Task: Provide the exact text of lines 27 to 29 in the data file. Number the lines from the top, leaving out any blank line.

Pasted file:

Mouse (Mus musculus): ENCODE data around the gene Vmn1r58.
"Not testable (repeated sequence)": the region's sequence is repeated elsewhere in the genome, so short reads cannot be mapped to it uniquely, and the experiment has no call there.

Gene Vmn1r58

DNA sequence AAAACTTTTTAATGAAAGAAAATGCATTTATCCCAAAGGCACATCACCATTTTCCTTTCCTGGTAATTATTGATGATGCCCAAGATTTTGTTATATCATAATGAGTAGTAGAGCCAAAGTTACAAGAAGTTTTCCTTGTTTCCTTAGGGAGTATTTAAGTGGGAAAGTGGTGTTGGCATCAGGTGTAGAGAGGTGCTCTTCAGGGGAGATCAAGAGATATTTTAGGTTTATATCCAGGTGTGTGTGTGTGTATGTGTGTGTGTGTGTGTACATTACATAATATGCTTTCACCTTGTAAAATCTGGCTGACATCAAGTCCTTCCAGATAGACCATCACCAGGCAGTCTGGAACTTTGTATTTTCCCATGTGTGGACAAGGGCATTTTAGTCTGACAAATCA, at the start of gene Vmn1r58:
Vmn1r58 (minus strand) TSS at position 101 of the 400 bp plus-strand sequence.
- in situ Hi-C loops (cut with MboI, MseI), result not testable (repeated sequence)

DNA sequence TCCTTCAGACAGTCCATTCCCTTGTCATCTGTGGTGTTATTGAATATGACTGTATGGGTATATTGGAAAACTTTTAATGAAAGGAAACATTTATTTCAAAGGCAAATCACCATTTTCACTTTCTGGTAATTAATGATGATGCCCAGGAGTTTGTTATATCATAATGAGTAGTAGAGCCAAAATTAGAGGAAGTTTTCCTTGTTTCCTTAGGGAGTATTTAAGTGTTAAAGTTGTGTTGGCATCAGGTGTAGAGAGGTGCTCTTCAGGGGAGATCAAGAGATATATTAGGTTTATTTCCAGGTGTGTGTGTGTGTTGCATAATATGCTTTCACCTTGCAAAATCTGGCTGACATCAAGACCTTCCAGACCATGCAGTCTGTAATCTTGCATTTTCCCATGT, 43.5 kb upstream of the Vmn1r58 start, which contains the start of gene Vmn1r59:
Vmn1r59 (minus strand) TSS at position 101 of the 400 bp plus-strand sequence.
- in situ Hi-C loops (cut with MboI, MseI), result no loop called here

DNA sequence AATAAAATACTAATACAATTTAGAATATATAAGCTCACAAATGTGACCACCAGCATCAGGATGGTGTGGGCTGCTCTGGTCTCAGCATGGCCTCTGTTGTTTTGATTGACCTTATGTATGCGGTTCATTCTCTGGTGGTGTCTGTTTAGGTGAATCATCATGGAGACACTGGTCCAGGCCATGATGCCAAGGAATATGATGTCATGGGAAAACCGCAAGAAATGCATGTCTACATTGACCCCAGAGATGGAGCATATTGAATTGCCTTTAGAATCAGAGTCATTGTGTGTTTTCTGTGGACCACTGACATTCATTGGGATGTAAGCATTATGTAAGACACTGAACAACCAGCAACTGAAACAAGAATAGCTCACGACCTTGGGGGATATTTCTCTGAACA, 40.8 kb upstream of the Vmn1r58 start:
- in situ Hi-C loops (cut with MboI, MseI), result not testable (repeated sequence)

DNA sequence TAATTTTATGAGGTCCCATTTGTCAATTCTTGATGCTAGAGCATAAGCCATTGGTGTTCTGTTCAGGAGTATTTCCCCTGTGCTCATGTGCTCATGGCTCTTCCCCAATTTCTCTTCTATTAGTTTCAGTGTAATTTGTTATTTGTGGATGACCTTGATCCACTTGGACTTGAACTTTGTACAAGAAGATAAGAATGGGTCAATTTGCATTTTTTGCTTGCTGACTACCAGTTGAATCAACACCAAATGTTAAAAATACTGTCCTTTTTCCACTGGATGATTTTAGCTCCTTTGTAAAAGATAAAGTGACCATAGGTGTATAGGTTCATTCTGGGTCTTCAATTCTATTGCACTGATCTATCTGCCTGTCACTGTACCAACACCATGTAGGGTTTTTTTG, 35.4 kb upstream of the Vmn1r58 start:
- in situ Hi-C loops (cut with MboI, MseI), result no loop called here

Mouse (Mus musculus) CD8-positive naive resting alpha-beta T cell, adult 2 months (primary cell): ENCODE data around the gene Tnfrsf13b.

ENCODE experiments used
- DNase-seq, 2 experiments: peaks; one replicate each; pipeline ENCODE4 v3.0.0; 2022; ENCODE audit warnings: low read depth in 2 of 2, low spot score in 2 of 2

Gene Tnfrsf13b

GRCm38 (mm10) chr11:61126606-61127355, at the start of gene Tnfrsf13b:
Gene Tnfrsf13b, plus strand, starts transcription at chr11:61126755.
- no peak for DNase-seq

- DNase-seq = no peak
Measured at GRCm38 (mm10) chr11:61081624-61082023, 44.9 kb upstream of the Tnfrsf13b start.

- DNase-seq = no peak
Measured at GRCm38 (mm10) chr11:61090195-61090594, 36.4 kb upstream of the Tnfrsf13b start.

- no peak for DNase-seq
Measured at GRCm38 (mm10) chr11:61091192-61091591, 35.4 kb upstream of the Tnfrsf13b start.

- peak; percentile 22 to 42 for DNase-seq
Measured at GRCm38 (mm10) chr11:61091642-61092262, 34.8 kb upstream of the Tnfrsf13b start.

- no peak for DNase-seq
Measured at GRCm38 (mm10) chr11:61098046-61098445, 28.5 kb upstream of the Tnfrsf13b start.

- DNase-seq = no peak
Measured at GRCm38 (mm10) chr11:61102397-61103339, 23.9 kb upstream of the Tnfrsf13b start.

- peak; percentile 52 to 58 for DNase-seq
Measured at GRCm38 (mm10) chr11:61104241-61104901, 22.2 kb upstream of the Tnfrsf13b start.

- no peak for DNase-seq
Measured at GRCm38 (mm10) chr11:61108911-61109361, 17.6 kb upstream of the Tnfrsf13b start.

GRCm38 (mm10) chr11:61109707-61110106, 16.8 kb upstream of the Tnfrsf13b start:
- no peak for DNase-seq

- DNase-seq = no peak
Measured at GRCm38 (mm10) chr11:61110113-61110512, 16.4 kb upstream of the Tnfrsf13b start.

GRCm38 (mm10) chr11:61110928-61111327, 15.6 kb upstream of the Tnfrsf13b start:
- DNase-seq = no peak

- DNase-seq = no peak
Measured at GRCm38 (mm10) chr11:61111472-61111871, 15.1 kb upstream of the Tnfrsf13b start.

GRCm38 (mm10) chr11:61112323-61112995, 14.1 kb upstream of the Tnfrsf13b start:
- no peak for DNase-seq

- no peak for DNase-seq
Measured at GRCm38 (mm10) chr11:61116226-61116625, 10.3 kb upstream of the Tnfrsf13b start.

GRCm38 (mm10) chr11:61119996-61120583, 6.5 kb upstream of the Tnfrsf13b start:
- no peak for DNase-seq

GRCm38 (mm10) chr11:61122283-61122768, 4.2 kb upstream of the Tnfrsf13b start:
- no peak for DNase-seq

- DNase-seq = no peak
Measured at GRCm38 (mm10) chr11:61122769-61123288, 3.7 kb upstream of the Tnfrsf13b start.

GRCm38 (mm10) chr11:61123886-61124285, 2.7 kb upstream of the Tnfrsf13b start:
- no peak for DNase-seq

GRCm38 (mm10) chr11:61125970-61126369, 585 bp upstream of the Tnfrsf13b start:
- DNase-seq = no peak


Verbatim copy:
- peak; percentile 22 to 42 for DNase-seq
Measured at GRCm38 (mm10) chr11:61091642-61092262, 34.8 kb upstream of the Tnfrsf13b start.

- no peak for DNase-seq